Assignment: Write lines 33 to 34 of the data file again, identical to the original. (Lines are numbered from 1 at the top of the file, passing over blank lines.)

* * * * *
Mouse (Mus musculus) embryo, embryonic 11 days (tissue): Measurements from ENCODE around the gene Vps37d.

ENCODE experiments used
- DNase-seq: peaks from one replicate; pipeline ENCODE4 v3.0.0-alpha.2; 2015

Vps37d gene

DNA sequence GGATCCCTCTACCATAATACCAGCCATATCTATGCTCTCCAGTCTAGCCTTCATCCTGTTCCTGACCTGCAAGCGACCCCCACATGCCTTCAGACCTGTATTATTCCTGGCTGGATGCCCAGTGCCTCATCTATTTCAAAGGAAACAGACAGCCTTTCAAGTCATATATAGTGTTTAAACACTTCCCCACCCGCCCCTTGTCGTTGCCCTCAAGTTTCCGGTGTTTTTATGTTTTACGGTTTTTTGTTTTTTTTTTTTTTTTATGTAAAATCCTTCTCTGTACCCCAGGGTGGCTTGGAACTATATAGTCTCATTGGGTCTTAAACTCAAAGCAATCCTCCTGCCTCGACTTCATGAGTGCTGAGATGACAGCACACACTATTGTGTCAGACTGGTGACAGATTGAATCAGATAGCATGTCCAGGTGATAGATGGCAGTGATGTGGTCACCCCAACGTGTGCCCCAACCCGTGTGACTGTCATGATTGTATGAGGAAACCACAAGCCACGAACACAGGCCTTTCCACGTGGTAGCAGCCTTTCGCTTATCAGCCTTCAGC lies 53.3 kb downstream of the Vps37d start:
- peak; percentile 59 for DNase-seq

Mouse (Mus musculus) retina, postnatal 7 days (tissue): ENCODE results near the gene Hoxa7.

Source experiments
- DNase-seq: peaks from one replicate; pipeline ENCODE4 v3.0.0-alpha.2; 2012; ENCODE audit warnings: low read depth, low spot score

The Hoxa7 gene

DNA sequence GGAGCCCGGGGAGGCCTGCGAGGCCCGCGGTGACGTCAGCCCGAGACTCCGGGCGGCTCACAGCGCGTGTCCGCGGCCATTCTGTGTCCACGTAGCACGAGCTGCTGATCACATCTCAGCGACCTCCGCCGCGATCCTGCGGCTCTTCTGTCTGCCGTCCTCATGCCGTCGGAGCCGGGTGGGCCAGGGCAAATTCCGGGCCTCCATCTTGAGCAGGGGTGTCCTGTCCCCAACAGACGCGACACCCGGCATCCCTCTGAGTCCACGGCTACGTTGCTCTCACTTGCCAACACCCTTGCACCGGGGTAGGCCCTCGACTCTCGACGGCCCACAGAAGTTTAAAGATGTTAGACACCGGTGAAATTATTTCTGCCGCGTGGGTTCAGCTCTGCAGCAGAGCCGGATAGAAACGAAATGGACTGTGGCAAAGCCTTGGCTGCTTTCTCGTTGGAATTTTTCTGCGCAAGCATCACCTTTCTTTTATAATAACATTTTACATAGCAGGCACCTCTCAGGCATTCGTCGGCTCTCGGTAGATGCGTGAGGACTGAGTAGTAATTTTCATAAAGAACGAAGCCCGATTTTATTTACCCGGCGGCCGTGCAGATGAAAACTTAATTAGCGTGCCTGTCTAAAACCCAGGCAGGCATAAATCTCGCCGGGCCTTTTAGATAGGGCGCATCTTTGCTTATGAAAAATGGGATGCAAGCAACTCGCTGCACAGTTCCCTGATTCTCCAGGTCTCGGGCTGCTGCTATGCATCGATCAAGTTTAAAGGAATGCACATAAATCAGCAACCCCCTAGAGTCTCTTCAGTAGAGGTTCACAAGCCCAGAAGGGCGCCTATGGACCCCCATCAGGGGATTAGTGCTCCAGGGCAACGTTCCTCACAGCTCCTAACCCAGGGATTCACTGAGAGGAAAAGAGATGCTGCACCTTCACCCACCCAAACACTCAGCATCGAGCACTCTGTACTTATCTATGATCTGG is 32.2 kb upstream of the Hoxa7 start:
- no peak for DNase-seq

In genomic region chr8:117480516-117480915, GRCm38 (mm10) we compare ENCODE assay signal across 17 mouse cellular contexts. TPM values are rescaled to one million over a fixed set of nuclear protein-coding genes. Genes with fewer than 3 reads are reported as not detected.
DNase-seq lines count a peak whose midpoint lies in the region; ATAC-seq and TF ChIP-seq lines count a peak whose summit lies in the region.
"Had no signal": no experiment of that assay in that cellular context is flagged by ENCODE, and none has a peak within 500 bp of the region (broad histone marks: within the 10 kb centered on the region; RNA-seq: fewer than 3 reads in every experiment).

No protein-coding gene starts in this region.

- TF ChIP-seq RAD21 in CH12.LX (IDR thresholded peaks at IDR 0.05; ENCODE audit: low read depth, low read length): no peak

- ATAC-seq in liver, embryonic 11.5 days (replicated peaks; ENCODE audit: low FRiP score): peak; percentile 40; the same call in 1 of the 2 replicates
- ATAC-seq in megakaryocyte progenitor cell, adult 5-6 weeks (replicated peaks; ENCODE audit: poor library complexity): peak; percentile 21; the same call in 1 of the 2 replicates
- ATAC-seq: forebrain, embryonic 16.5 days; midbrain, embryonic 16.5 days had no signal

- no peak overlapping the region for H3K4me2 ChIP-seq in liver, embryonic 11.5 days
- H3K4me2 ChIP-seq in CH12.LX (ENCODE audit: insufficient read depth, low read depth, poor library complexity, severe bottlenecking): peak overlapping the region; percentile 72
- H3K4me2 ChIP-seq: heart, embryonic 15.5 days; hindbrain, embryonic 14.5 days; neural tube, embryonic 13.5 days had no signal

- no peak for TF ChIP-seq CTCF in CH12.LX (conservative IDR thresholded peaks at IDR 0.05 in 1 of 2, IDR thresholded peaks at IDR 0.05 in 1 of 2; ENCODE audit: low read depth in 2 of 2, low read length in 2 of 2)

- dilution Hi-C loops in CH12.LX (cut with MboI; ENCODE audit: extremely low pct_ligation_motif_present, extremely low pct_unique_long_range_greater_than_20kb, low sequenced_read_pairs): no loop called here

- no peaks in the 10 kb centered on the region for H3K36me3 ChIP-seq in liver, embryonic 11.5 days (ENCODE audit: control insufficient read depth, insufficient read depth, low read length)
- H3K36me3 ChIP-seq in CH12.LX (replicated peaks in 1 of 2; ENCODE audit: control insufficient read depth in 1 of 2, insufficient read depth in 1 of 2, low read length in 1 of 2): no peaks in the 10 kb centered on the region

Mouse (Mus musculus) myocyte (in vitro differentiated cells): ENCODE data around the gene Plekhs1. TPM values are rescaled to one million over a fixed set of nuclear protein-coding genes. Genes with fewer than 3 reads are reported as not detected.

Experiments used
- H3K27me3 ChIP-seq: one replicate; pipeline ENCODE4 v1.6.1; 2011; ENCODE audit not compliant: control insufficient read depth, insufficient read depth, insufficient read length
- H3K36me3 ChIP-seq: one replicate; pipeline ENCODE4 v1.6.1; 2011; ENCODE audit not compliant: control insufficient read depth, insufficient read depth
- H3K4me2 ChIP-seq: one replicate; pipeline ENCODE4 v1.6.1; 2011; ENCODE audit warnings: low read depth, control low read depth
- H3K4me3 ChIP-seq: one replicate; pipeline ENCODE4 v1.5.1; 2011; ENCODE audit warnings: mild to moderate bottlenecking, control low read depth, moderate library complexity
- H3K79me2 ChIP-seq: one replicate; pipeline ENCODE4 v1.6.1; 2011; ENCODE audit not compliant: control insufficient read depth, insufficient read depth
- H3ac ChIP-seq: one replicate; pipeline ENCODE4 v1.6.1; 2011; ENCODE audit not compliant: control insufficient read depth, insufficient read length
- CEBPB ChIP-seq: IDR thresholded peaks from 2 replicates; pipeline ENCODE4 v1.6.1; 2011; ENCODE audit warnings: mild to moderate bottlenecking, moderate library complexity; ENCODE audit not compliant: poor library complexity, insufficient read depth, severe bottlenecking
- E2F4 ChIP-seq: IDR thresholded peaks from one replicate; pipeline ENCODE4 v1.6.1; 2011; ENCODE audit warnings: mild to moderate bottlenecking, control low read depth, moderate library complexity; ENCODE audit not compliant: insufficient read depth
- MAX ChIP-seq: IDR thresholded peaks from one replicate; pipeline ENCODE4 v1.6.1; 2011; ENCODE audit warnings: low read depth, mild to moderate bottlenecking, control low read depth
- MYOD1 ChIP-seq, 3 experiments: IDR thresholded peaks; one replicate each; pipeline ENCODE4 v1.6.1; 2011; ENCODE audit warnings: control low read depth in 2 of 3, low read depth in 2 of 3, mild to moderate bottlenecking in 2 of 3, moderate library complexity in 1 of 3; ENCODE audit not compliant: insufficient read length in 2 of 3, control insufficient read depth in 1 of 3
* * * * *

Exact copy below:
- H3K4me3 ChIP-seq: one replicate; pipeline ENCODE4 v1.5.1; 2011; ENCODE audit warnings: mild to moderate bottlenecking, control low read depth, moderate library complexity
- H3K79me2 ChIP-seq: one replicate; pipeline ENCODE4 v1.6.1; 2011; ENCODE audit not compliant: control insufficient read depth, insufficient read depth